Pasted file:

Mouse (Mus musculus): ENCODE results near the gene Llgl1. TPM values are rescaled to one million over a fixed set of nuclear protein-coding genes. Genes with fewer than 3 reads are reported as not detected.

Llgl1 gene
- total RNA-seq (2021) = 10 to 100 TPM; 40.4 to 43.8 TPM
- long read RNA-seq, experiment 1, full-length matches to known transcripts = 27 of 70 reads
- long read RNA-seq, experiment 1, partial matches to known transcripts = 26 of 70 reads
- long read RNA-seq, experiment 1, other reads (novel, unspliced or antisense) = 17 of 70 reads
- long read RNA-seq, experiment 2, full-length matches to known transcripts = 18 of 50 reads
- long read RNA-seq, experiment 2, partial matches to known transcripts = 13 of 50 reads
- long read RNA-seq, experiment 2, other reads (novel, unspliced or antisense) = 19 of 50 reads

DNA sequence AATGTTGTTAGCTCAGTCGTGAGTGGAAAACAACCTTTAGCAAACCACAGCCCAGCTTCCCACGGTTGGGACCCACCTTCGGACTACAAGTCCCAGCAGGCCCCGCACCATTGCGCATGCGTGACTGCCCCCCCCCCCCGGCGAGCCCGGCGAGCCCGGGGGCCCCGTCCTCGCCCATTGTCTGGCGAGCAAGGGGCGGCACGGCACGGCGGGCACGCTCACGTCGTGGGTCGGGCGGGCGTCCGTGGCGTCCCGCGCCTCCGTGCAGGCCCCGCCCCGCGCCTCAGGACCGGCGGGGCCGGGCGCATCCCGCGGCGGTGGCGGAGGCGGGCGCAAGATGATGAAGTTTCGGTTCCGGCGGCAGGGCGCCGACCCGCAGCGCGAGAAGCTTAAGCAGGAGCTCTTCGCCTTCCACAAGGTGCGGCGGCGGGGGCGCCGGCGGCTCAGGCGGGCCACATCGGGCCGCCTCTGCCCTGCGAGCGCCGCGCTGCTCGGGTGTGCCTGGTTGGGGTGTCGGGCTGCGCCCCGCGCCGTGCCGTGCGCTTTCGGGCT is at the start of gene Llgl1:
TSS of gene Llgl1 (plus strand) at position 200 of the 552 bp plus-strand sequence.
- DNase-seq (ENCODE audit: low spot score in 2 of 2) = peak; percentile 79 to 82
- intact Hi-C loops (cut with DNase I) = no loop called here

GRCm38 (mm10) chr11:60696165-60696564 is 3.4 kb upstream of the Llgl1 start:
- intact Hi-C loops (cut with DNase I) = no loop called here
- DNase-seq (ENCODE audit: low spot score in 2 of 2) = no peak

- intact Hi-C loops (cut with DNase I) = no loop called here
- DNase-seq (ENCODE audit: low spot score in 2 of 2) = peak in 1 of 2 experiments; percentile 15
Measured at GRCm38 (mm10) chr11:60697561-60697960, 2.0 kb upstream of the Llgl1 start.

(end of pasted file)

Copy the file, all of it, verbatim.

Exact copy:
Mouse (Mus musculus): ENCODE results near the gene Llgl1. TPM values are rescaled to one million over a fixed set of nuclear protein-coding genes. Genes with fewer than 3 reads are reported as not detected.

Llgl1 gene
- total RNA-seq (2021) = 10 to 100 TPM; 40.4 to 43.8 TPM
- long read RNA-seq, experiment 1, full-length matches to known transcripts = 27 of 70 reads
- long read RNA-seq, experiment 1, partial matches to known transcripts = 26 of 70 reads
- long read RNA-seq, experiment 1, other reads (novel, unspliced or antisense) = 17 of 70 reads
- long read RNA-seq, experiment 2, full-length matches to known transcripts = 18 of 50 reads
- long read RNA-seq, experiment 2, partial matches to known transcripts = 13 of 50 reads
- long read RNA-seq, experiment 2, other reads (novel, unspliced or antisense) = 19 of 50 reads

DNA sequence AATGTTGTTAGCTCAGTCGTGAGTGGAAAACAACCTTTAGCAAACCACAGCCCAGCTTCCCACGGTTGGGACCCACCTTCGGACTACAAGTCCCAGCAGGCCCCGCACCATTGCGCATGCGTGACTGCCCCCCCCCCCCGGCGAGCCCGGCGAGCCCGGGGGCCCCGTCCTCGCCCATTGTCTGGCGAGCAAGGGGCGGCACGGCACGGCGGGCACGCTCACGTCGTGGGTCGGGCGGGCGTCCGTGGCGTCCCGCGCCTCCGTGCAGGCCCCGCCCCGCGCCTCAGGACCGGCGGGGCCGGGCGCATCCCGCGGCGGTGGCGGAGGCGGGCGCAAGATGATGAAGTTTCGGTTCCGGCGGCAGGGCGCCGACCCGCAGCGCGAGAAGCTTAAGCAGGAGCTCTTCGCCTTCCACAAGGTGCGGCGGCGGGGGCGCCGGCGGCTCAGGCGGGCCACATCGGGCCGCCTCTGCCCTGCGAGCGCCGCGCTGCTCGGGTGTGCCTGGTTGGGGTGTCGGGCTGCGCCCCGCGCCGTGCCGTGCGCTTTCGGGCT is at the start of gene Llgl1:
TSS of gene Llgl1 (plus strand) at position 200 of the 552 bp plus-strand sequence.
- DNase-seq (ENCODE audit: low spot score in 2 of 2) = peak; percentile 79 to 82
- intact Hi-C loops (cut with DNase I) = no loop called here

GRCm38 (mm10) chr11:60696165-60696564 is 3.4 kb upstream of the Llgl1 start:
- intact Hi-C loops (cut with DNase I) = no loop called here
- DNase-seq (ENCODE audit: low spot score in 2 of 2) = no peak

- intact Hi-C loops (cut with DNase I) = no loop called here
- DNase-seq (ENCODE audit: low spot score in 2 of 2) = peak in 1 of 2 experiments; percentile 15
Measured at GRCm38 (mm10) chr11:60697561-60697960, 2.0 kb upstream of the Llgl1 start.